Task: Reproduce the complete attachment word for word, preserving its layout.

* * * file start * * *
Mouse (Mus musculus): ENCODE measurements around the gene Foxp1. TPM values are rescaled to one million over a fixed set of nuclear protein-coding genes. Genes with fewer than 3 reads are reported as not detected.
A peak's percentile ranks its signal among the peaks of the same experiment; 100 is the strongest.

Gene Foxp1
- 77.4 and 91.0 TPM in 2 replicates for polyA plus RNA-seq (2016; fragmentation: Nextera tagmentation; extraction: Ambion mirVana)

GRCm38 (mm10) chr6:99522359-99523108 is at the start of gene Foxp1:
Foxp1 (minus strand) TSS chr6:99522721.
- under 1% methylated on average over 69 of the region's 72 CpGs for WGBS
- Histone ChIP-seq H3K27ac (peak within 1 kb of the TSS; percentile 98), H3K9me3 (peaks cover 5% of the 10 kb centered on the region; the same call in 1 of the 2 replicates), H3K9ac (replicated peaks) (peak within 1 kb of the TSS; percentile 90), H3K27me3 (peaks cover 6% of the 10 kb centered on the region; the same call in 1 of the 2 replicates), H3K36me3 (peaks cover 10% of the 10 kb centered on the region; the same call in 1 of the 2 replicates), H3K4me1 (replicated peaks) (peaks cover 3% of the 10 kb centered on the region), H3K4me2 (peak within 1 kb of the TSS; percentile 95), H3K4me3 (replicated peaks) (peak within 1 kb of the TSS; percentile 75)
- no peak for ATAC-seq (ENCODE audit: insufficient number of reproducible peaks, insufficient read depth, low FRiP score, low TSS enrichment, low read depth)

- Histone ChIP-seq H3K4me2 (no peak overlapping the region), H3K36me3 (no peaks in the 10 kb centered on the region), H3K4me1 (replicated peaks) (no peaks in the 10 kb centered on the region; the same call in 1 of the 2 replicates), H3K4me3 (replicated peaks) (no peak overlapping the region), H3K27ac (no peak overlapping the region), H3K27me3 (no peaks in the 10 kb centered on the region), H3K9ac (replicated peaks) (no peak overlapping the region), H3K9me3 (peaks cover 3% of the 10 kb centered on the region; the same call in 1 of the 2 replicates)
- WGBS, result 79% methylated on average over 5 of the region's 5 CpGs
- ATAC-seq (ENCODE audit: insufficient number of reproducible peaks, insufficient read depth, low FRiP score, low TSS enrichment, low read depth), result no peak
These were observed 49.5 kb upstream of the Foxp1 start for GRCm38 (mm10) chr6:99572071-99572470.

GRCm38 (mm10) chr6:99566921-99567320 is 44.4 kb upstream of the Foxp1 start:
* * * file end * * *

Mouse (Mus musculus): ENCODE measurements around the gene Foxp1. TPM values are rescaled to one million over a fixed set of nuclear protein-coding genes. Genes with fewer than 3 reads are reported as not detected.
A peak's percentile ranks its signal among the peaks of the same experiment; 100 is the strongest.

Gene Foxp1
- 77.4 and 91.0 TPM in 2 replicates for polyA plus RNA-seq (2016; fragmentation: Nextera tagmentation; extraction: Ambion mirVana)

GRCm38 (mm10) chr6:99522359-99523108 is at the start of gene Foxp1:
Foxp1 (minus strand) TSS chr6:99522721.
- under 1% methylated on average over 69 of the region's 72 CpGs for WGBS
- Histone ChIP-seq H3K27ac (peak within 1 kb of the TSS; percentile 98), H3K9me3 (peaks cover 5% of the 10 kb centered on the region; the same call in 1 of the 2 replicates), H3K9ac (replicated peaks) (peak within 1 kb of the TSS; percentile 90), H3K27me3 (peaks cover 6% of the 10 kb centered on the region; the same call in 1 of the 2 replicates), H3K36me3 (peaks cover 10% of the 10 kb centered on the region; the same call in 1 of the 2 replicates), H3K4me1 (replicated peaks) (peaks cover 3% of the 10 kb centered on the region), H3K4me2 (peak within 1 kb of the TSS; percentile 95), H3K4me3 (replicated peaks) (peak within 1 kb of the TSS; percentile 75)
- no peak for ATAC-seq (ENCODE audit: insufficient number of reproducible peaks, insufficient read depth, low FRiP score, low TSS enrichment, low read depth)

- Histone ChIP-seq H3K4me2 (no peak overlapping the region), H3K36me3 (no peaks in the 10 kb centered on the region), H3K4me1 (replicated peaks) (no peaks in the 10 kb centered on the region; the same call in 1 of the 2 replicates), H3K4me3 (replicated peaks) (no peak overlapping the region), H3K27ac (no peak overlapping the region), H3K27me3 (no peaks in the 10 kb centered on the region), H3K9ac (replicated peaks) (no peak overlapping the region), H3K9me3 (peaks cover 3% of the 10 kb centered on the region; the same call in 1 of the 2 replicates)
- WGBS, result 79% methylated on average over 5 of the region's 5 CpGs
- ATAC-seq (ENCODE audit: insufficient number of reproducible peaks, insufficient read depth, low FRiP score, low TSS enrichment, low read depth), result no peak
These were observed 49.5 kb upstream of the Foxp1 start for GRCm38 (mm10) chr6:99572071-99572470.

GRCm38 (mm10) chr6:99566921-99567320 is 44.4 kb upstream of the Foxp1 start: